Humbucker vs Single Coil Pickups – What are the Main Differences?

A lot of things make up the sound of electric guitar, but none more so than the type of pickup you use. When it comes to pickups, there are two main types: the humbucker and the single coil pickups.

It’s often not obvious which you should choose, so in this article, we give you a walkthrough of the main differences between the humbucker vs single coil.

First, a little bit of background behind each.

Single Coils

example of single coil pickups
Example of single coil pickups

The single coil was the original pickup, invented by George Beauchamp (with help from Adolph Rickenbacker) in the 1920s.

They started looking at ways to make the guitar be more audible in band settings (up until this point, the guitar was always an acoustic instrument and often got drowned out by the rest of the band, especially drums and horns).

At first, they tried simply micing the guitar up, but soon saw this was sub-optimal in terms of sound (as well as created a lot of feedback) and they realized they needed a way to amplify from the instrument itself.

The solution is now the mainstay of the electric guitar: the electric pickup.

The electric pick up consists of two U shaped magnets with several thousand turns of fine copper wire wrapped around them to create a magnetic field (the magnets are made of magnetized steel or alloy such as alnico, neodymium or cobalt).

This process basically made the pickup into a transducer, able to translate acoustic waves (from the strings) into electrical signals.

The more wraps of copper wire around the magnets, the higher the frequency response. The greater the number of wraps, the louder and more gain it will have (also known as making it ‘hotter’).

You’ll sometimes see two single coils mounted together, known as a ‘double coil’ for a louder bite.


example of humbucker pickups
Example of humbucker pickups

The humbucker was an evolution of the single-coil, invented in the 1950s by Seth Lover at Gibson. As we’ve seen, single coils are susceptible to picking up electromagnetic interference noise. This was an attempt to combat the amount of hum you get (hence the name ‘humbucker’, literally to ‘buck the hum’).

The design consists of a pair of single-coil pickups mounted together, which reverses the polarity of one of the magnets, and connects the coils in a series – and voila, the hum vanishes. Pretty clever, eh!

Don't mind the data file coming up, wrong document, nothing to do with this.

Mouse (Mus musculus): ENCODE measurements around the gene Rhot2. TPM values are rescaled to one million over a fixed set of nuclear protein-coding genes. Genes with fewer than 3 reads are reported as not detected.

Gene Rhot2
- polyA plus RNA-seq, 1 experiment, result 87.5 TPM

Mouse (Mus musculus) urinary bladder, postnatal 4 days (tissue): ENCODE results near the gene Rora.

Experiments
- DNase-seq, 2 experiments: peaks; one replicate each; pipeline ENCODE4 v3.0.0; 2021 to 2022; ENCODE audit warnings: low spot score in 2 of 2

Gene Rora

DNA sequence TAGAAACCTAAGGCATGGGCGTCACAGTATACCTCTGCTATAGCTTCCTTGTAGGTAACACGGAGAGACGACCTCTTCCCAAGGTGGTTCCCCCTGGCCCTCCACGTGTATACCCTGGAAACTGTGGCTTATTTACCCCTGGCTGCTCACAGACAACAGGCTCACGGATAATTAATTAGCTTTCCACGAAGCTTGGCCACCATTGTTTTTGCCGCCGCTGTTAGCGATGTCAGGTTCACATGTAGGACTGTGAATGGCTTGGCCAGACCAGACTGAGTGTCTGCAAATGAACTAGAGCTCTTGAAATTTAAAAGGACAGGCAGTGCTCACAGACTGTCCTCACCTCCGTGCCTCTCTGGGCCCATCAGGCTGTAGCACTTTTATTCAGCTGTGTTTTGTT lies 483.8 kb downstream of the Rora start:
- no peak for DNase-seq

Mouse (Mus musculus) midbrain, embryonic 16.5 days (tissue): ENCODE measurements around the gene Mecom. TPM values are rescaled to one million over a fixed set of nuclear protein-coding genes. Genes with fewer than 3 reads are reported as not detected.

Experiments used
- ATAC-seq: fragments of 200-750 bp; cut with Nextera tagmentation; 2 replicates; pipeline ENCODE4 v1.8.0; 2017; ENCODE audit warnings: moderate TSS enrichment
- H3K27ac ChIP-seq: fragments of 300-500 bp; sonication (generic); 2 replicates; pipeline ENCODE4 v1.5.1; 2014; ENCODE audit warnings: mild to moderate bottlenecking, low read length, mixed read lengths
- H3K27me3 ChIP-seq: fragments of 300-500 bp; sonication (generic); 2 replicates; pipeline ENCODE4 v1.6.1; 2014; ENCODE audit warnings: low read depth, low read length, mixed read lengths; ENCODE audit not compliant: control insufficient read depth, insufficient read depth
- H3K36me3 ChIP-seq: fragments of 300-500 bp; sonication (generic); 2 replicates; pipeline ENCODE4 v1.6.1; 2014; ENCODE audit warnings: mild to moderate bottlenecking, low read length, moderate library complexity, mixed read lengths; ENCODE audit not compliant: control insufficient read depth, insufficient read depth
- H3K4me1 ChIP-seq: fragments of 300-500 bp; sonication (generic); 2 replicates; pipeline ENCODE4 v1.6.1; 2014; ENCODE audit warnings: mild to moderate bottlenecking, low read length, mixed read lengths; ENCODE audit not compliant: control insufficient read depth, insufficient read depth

As there is more magnetic pull and a bigger coverage area, the strings tend to vibrate less so there’s less treble and more mid-range and a fatter sound.

In the next section, we’ll compare and contrast the two pickups in more detail, and they both have unique characteristics that are both desirable in their own right (neither one is better than the other).

Humbucker vs Single Coil Tone Comparison

Let’s start with the tone, as that’s the biggest difference.

Single coils have a very narrow path that picks up the string. As a consequence, there is less magnetic pull which lets the strings vibrate more than a humbucker does.

This results in a much greater tone clarity and tonal response than a humbucker. The bright, bell-like chime that’s so characteristic of the single coil. Even in the neck position (that’s typically got more low end) a single coil will sound more trebly.

Single coil pickups work well with effects like distortion and delay.

The downside is because they are a magnet they can pick up interference (hum) known as ‘60 hertz hum’ from lights, computer screens, and even the earth’s magnetism (that last one is hard to avoid!). Especially if there’s lots of gain.

As well as being much quiet, humbuckers have a warm, full, and thick sound and make the notes more rounded. They put an emphasis on mid-range


So there you have it. Both pickups have their own unique characteristics and while you can get modern humbuckers with ‘coil taps’ that turn them into single coils for the best of both worlds, nothing really competes with the real deal.

Here’s a quick summary for you:

Single Coils:

  • Bright, clear ‘bell-like chime’ tone
  • High tone clarity and tonal response
  • Prone to interference, especially at high volumes, and when using gain
  • Preferred by blues and country guitarists


  • Thick, deep, warm, smooth, rounded tone
  • More mid-range and compressed, fatter sound
  • Design eliminates interference
  • Preferred by jazz, hard rock, and metal guitarists

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About Ged Richardson

Ged Richardson is the Founder and Editor-in-Chief of He has been featured in Entrepreneur, PremierGuitar, Hallmark, Wanderlust, CreativeLive, and other major publications. As an avid music fan, he spends his time researching and writing about new and old music, as well as testing and reviewing music-related products. He's played guitar in various bands, from rock to gypsy jazz. Be sure to check out his YouTube channel, where he geeks out about his favorite bands.

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